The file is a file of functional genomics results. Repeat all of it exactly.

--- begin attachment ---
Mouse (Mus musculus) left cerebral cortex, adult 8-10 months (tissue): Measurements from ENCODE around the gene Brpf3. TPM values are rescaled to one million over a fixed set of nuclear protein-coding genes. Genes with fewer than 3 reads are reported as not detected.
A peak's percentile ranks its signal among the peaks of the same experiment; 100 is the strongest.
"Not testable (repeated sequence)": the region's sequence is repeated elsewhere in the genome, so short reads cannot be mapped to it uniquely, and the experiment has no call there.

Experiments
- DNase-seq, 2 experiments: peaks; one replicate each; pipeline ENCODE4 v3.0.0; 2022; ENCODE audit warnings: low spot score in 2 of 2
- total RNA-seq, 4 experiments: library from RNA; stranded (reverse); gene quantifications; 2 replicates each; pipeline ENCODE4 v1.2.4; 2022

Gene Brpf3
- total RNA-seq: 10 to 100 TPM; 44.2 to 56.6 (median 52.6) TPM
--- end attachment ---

Mouse (Mus musculus) left cerebral cortex, adult 8-10 months (tissue): Measurements from ENCODE around the gene Brpf3. TPM values are rescaled to one million over a fixed set of nuclear protein-coding genes. Genes with fewer than 3 reads are reported as not detected.
A peak's percentile ranks its signal among the peaks of the same experiment; 100 is the strongest.
"Not testable (repeated sequence)": the region's sequence is repeated elsewhere in the genome, so short reads cannot be mapped to it uniquely, and the experiment has no call there.

Experiments
- DNase-seq, 2 experiments: peaks; one replicate each; pipeline ENCODE4 v3.0.0; 2022; ENCODE audit warnings: low spot score in 2 of 2
- total RNA-seq, 4 experiments: library from RNA; stranded (reverse); gene quantifications; 2 replicates each; pipeline ENCODE4 v1.2.4; 2022

Gene Brpf3
- total RNA-seq: 10 to 100 TPM; 44.2 to 56.6 (median 52.6) TPM